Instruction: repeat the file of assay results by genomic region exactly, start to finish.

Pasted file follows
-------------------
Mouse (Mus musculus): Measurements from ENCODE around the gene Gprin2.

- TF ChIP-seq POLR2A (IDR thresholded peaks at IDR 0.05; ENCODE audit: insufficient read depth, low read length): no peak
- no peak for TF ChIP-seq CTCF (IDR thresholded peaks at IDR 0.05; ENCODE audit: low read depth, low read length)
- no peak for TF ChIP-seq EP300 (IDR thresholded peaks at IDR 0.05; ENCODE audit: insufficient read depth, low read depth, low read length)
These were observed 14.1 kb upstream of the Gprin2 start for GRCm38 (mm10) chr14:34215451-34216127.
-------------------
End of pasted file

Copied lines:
Mouse (Mus musculus): Measurements from ENCODE around the gene Gprin2.

- TF ChIP-seq POLR2A (IDR thresholded peaks at IDR 0.05; ENCODE audit: insufficient read depth, low read length): no peak
- no peak for TF ChIP-seq CTCF (IDR thresholded peaks at IDR 0.05; ENCODE audit: low read depth, low read length)
- no peak for TF ChIP-seq EP300 (IDR thresholded peaks at IDR 0.05; ENCODE audit: insufficient read depth, low read depth, low read length)
These were observed 14.1 kb upstream of the Gprin2 start for GRCm38 (mm10) chr14:34215451-34216127.